1. At the “(b)(4)” critical control point, your HACCP plan lists critical limits of “Always use eviscerated fish to process. From fish out of the box, to make the (b)(4).” However, these time and temperature parameters do not adequately control Staphylococcus aureus growth and toxin formation, FDA recommends when the product is held at internal temperatures between 50°F (10°C) and 70°F (21.1°C) that the exposure time at internal temperatures should be limited to 12 hours. When using temperature-indicating devices and clocks, the internal temperature of the fillets should be monitored at least every two hours and the length of time above 50°F (10°C) should be monitored for each batch. If at any time the product is held at internal temperatures above 70°F (21.1°C) during the salting and maturation step the exposure time should be limited to 3 hours. PLEASE NOTE: The cumulative exposure time at internal temperatures above 50°F (10°C) during maturation includes the exposure time at the “CCP-1 6A Salting and maturation for cold smoking” critical control point and the exposure time at the “CCP-2 7A Cold smoking” critical control point (prior to the addition of cold smoke).
    1. At the “(b)(4).” To control S. aureus toxin formation, FDA recommends that when  product is held at internal temperatures between 50°F (10°C) and 70°F (21.1°C) the exposure time at internal temperatures above 50°F (10°C) should be limited to 12 hours. If using temperature-indicating devices and clocks, the internal temperature of the fillets should be monitored at least every two hours and the length of time above 50°F (10°C) should be monitored for each batch. If at any time the product is held at internal temperatures above 70°F (21.1°C) during the salting and maturation step(s), the exposure time at internal temperatures above 50°F (10°C) should be limited to 3 hours. PLEASE NOTE: The cumulative exposure time at internal temperatures above 50°F (10°C) during maturation includes the exposure time at the “CCP-1 6A Salting and maturation for cold smoking” critical control point and the exposure time at the “CCP-2 7A Cold smoking” critical control point (prior to the addition of cold smoke).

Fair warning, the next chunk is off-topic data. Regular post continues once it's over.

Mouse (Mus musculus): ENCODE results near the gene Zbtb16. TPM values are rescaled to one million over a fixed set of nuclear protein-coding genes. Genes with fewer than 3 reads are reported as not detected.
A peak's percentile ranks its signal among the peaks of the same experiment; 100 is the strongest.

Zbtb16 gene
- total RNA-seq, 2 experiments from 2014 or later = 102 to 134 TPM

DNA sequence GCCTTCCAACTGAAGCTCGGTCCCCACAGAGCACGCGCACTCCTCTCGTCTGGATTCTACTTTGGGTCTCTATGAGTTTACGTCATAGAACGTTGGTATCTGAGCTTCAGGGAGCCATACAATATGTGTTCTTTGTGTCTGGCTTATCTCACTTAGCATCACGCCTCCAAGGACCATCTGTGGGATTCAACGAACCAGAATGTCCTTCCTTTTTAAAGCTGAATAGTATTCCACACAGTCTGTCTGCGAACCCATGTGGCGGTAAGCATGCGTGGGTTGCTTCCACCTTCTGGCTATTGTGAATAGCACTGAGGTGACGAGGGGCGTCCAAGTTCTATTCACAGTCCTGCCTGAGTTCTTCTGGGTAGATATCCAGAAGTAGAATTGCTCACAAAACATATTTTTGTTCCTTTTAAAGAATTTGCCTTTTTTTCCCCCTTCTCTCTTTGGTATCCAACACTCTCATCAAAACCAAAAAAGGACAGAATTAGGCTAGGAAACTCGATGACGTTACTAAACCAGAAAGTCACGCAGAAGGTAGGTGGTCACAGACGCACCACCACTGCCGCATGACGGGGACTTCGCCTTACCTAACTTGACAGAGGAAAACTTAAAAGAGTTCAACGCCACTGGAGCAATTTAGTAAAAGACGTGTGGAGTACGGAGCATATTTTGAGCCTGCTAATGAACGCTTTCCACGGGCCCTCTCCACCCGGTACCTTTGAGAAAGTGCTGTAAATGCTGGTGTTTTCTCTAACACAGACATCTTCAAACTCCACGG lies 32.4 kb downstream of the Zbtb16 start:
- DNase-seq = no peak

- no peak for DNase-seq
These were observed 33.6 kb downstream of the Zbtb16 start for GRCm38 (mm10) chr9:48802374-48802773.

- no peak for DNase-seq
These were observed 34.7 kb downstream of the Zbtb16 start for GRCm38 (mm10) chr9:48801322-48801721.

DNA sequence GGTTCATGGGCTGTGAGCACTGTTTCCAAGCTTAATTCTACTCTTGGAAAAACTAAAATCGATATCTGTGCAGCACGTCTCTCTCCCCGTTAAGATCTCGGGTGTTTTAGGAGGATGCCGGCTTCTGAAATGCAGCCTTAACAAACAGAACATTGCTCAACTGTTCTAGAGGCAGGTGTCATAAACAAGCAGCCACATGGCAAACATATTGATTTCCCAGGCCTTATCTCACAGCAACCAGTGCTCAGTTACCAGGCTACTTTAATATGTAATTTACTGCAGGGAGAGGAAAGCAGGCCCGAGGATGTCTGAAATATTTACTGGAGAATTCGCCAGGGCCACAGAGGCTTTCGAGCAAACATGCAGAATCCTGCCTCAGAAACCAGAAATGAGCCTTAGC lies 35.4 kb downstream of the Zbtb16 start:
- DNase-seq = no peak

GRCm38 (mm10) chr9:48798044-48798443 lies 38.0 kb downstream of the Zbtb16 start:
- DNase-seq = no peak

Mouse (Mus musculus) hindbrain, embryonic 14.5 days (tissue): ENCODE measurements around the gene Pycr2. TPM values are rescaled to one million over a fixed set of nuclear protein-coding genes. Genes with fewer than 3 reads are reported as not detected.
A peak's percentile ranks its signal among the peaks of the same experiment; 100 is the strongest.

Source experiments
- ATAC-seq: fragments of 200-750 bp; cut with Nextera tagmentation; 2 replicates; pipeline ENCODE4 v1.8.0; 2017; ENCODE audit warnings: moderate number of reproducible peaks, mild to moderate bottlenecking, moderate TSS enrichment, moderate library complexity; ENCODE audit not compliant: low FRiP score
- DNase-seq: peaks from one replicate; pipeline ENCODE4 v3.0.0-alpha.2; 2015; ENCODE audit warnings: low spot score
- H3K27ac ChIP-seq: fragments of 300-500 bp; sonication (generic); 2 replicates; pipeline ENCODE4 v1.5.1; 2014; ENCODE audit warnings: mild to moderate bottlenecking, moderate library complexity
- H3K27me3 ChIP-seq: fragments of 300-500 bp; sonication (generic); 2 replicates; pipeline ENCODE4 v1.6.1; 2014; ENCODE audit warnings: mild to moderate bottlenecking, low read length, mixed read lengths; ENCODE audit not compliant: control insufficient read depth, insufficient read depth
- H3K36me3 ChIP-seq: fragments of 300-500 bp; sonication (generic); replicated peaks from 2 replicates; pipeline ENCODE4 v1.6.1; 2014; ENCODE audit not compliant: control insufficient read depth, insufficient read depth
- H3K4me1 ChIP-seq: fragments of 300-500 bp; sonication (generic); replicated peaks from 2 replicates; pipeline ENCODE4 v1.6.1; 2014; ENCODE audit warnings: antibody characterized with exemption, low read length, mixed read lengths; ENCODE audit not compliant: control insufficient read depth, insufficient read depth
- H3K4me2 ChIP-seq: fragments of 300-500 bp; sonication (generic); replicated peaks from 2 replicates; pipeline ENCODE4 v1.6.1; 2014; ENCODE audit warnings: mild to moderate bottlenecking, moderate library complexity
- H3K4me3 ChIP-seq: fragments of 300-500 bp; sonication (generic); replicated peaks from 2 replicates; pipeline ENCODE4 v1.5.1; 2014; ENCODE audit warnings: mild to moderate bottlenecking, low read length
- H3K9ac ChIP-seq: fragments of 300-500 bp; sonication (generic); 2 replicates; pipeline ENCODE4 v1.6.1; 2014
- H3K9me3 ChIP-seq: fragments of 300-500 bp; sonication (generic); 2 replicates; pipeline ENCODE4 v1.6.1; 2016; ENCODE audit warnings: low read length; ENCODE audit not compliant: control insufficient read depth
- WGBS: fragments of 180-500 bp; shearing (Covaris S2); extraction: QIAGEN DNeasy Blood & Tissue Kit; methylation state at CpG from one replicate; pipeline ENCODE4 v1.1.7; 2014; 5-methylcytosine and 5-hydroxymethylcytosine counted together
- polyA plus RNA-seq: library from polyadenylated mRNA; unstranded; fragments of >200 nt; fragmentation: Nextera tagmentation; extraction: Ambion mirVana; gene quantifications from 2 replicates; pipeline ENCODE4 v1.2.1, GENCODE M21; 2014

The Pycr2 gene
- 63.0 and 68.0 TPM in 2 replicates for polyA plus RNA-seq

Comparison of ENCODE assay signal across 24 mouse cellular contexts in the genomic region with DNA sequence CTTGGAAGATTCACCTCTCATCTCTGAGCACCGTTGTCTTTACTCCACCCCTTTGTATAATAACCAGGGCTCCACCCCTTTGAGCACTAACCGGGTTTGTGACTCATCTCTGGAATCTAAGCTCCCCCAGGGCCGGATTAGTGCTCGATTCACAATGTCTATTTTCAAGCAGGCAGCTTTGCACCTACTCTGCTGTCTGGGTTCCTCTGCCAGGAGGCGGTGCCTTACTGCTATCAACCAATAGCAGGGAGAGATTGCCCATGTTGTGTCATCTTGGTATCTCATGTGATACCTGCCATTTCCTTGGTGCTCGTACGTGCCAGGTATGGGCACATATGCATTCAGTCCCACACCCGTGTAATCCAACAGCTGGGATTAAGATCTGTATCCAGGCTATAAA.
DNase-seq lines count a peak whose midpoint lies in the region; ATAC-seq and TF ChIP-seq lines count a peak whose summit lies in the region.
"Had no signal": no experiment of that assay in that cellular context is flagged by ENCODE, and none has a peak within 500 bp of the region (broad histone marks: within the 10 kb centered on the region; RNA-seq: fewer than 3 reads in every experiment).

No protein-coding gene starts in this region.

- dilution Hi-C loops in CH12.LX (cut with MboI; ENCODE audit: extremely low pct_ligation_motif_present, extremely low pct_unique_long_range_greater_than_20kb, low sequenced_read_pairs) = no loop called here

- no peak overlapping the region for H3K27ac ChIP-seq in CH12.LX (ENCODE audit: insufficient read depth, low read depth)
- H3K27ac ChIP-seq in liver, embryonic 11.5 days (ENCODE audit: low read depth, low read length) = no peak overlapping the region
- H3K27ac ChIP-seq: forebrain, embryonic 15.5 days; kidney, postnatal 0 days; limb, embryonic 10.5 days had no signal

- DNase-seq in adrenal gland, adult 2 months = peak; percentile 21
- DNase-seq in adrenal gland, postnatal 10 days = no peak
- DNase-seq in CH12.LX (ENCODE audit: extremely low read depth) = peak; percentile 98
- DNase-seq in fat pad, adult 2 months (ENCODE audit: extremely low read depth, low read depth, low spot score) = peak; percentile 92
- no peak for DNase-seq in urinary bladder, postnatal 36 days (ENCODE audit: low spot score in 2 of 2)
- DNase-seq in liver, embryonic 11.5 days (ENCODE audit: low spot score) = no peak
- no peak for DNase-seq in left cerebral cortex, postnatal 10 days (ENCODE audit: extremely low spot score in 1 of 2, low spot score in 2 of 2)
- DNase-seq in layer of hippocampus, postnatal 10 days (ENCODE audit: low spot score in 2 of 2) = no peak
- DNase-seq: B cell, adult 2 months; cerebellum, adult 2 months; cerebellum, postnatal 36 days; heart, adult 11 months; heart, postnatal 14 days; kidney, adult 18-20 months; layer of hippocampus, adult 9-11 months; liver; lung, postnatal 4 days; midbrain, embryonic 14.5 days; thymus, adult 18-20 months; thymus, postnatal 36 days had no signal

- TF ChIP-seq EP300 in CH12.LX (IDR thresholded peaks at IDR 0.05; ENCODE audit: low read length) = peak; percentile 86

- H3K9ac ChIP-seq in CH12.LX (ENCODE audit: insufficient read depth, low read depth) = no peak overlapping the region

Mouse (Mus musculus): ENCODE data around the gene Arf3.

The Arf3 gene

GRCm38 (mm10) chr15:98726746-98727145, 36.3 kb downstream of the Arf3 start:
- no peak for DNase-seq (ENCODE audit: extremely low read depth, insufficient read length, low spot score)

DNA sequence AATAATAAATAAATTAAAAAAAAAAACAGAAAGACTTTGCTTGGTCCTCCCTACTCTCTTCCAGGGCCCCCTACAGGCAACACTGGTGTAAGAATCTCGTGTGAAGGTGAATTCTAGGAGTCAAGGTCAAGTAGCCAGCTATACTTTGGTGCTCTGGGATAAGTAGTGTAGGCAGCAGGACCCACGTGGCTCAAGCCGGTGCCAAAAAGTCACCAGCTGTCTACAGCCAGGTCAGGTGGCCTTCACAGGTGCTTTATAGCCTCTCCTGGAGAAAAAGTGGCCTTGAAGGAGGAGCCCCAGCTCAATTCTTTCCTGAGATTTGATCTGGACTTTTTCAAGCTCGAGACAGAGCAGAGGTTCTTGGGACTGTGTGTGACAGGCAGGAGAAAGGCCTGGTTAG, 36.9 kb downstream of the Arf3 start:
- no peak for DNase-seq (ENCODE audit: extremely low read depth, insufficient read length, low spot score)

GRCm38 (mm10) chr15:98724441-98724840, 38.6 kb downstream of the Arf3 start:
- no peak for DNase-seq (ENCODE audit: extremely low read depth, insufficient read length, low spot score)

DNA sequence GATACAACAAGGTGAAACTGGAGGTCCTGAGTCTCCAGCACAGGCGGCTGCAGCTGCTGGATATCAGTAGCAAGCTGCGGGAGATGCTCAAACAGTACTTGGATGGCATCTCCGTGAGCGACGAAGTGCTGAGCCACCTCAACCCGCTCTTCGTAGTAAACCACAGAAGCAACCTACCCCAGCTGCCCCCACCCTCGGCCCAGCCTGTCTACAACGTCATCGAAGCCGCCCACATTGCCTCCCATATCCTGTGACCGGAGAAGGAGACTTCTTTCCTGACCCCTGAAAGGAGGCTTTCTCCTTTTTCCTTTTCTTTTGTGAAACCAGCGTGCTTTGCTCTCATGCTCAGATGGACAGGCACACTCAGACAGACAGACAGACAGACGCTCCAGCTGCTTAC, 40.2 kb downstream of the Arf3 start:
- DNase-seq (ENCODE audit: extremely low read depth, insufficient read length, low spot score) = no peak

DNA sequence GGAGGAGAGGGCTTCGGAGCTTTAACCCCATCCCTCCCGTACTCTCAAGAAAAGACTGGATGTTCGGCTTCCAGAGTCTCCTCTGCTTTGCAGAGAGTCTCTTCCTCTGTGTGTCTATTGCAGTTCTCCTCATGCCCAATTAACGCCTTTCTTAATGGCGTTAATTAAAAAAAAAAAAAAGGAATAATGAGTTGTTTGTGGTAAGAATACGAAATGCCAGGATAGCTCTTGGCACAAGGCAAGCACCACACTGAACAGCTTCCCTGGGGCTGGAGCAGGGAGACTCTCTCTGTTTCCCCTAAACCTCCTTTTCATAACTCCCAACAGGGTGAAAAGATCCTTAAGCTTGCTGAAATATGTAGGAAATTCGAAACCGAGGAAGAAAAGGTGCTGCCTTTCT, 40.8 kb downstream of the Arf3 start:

1. At the “(b)(4)”to control Clostridium botulinum toxin formation. FDA recommends that finished product is held at cooler temperatures of 40ºF (4.4ºC) or below. The temperature of cooler should be continuously monitored using a continuous temperature-recording device (e.g., a recording thermometer), with a visual check of the recorded data at least once per day